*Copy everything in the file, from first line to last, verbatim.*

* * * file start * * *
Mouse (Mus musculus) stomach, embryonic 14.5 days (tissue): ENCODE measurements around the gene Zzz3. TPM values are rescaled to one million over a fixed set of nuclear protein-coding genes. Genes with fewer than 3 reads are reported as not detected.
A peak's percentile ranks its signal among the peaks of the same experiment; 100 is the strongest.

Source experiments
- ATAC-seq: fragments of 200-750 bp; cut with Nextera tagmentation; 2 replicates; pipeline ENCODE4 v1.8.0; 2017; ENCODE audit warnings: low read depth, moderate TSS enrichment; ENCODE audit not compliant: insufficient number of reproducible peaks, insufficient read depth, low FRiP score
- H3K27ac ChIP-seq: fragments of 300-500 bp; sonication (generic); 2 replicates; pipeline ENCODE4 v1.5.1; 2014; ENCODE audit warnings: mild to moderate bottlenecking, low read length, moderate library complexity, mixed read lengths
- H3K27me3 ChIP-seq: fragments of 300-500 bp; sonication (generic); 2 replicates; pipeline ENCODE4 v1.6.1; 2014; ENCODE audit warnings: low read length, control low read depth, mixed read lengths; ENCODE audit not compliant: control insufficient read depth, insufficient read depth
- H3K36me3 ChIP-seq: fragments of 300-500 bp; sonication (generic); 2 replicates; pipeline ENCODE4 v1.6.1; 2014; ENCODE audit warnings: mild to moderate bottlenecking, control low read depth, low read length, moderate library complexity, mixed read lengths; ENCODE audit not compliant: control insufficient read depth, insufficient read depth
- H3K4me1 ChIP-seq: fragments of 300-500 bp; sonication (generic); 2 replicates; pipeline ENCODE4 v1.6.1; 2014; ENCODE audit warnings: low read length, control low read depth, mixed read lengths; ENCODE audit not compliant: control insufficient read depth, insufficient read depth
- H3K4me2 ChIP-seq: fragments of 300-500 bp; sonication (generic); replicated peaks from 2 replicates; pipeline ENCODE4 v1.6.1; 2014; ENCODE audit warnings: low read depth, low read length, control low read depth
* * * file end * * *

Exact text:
Mouse (Mus musculus) stomach, embryonic 14.5 days (tissue): ENCODE measurements around the gene Zzz3. TPM values are rescaled to one million over a fixed set of nuclear protein-coding genes. Genes with fewer than 3 reads are reported as not detected.
A peak's percentile ranks its signal among the peaks of the same experiment; 100 is the strongest.

Source experiments
- ATAC-seq: fragments of 200-750 bp; cut with Nextera tagmentation; 2 replicates; pipeline ENCODE4 v1.8.0; 2017; ENCODE audit warnings: low read depth, moderate TSS enrichment; ENCODE audit not compliant: insufficient number of reproducible peaks, insufficient read depth, low FRiP score
- H3K27ac ChIP-seq: fragments of 300-500 bp; sonication (generic); 2 replicates; pipeline ENCODE4 v1.5.1; 2014; ENCODE audit warnings: mild to moderate bottlenecking, low read length, moderate library complexity, mixed read lengths
- H3K27me3 ChIP-seq: fragments of 300-500 bp; sonication (generic); 2 replicates; pipeline ENCODE4 v1.6.1; 2014; ENCODE audit warnings: low read length, control low read depth, mixed read lengths; ENCODE audit not compliant: control insufficient read depth, insufficient read depth
- H3K36me3 ChIP-seq: fragments of 300-500 bp; sonication (generic); 2 replicates; pipeline ENCODE4 v1.6.1; 2014; ENCODE audit warnings: mild to moderate bottlenecking, control low read depth, low read length, moderate library complexity, mixed read lengths; ENCODE audit not compliant: control insufficient read depth, insufficient read depth
- H3K4me1 ChIP-seq: fragments of 300-500 bp; sonication (generic); 2 replicates; pipeline ENCODE4 v1.6.1; 2014; ENCODE audit warnings: low read length, control low read depth, mixed read lengths; ENCODE audit not compliant: control insufficient read depth, insufficient read depth
- H3K4me2 ChIP-seq: fragments of 300-500 bp; sonication (generic); replicated peaks from 2 replicates; pipeline ENCODE4 v1.6.1; 2014; ENCODE audit warnings: low read depth, low read length, control low read depth